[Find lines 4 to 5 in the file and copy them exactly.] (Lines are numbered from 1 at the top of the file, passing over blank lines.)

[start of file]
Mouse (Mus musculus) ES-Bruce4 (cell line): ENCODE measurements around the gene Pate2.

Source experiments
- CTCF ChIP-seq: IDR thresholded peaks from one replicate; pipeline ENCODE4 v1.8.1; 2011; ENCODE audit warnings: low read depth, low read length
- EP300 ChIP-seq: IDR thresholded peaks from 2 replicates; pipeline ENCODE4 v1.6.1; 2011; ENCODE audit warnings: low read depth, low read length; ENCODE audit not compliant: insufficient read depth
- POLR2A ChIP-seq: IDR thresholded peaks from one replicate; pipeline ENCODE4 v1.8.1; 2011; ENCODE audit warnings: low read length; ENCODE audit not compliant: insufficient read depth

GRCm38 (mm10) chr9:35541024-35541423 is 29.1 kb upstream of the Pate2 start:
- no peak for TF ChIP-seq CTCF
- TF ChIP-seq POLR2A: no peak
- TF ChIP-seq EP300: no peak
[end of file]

- EP300 ChIP-seq: IDR thresholded peaks from 2 replicates; pipeline ENCODE4 v1.6.1; 2011; ENCODE audit warnings: low read depth, low read length; ENCODE audit not compliant: insufficient read depth
- POLR2A ChIP-seq: IDR thresholded peaks from one replicate; pipeline ENCODE4 v1.8.1; 2011; ENCODE audit warnings: low read length; ENCODE audit not compliant: insufficient read depth